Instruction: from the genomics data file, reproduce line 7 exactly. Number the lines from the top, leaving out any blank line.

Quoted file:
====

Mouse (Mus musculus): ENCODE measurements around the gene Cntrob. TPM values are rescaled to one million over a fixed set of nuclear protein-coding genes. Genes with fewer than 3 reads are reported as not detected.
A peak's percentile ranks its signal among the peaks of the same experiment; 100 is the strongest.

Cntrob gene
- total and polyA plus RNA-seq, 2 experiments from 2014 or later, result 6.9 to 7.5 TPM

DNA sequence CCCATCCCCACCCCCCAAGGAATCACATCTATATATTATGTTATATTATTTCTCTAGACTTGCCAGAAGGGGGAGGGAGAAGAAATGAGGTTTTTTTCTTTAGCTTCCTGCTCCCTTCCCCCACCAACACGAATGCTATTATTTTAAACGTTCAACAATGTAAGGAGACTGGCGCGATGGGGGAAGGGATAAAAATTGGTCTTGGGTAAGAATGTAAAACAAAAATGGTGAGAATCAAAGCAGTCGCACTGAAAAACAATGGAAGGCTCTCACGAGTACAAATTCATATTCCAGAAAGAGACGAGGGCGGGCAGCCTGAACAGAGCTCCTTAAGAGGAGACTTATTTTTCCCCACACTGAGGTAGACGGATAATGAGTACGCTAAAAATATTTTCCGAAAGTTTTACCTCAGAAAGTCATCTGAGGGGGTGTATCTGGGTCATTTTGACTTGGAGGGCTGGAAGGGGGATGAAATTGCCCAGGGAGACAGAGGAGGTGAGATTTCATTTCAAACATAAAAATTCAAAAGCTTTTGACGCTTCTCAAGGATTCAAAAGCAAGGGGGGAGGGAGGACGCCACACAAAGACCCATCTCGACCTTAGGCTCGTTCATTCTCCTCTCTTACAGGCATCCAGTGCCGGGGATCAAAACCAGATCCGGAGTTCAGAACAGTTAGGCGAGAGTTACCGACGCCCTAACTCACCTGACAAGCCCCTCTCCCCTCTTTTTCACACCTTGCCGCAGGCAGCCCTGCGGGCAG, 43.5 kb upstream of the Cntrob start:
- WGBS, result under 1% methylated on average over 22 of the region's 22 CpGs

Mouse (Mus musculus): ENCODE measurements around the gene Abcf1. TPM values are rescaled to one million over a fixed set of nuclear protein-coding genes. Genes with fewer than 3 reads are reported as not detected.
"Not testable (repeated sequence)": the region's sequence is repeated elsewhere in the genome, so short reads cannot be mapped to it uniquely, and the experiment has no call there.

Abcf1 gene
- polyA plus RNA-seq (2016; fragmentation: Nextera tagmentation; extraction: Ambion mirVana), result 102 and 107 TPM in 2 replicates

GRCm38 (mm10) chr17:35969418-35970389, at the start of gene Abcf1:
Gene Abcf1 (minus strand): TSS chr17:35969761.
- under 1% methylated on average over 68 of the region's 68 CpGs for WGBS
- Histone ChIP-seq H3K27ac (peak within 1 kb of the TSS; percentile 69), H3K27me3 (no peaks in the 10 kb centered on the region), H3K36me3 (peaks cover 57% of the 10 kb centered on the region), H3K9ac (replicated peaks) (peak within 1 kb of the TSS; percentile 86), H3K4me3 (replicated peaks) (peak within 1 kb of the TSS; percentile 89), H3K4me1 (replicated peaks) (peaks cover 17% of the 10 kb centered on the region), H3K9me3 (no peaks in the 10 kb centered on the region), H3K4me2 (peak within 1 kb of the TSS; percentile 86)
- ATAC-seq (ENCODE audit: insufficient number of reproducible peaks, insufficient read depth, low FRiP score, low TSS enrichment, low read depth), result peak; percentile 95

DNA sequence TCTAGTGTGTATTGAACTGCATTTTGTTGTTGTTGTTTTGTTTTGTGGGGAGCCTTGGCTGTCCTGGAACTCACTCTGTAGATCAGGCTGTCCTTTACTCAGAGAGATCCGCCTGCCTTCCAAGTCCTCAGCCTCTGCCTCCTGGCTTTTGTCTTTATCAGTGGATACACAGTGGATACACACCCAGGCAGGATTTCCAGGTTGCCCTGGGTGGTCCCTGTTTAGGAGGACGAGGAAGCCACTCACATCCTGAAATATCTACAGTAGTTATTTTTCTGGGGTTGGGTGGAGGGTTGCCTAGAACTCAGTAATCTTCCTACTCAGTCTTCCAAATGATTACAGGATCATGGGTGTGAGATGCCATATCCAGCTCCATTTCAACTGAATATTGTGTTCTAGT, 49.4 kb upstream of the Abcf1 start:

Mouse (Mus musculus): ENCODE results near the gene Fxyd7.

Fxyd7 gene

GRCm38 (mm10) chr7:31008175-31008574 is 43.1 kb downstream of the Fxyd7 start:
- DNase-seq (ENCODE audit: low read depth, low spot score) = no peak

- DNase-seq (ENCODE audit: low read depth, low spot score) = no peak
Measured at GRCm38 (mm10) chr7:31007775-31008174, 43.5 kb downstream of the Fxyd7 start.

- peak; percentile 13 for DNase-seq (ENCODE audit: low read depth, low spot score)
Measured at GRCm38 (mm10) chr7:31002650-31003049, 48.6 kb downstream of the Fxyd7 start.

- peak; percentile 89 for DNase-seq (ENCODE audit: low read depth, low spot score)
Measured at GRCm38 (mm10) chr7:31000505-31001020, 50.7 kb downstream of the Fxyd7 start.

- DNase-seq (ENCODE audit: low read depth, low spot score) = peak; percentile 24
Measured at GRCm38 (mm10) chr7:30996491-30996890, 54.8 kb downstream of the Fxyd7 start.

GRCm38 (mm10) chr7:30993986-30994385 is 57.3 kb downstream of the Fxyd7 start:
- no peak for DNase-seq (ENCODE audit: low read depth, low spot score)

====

Mouse (Mus musculus): ENCODE measurements around the gene Abcf1. TPM values are rescaled to one million over a fixed set of nuclear protein-coding genes. Genes with fewer than 3 reads are reported as not detected.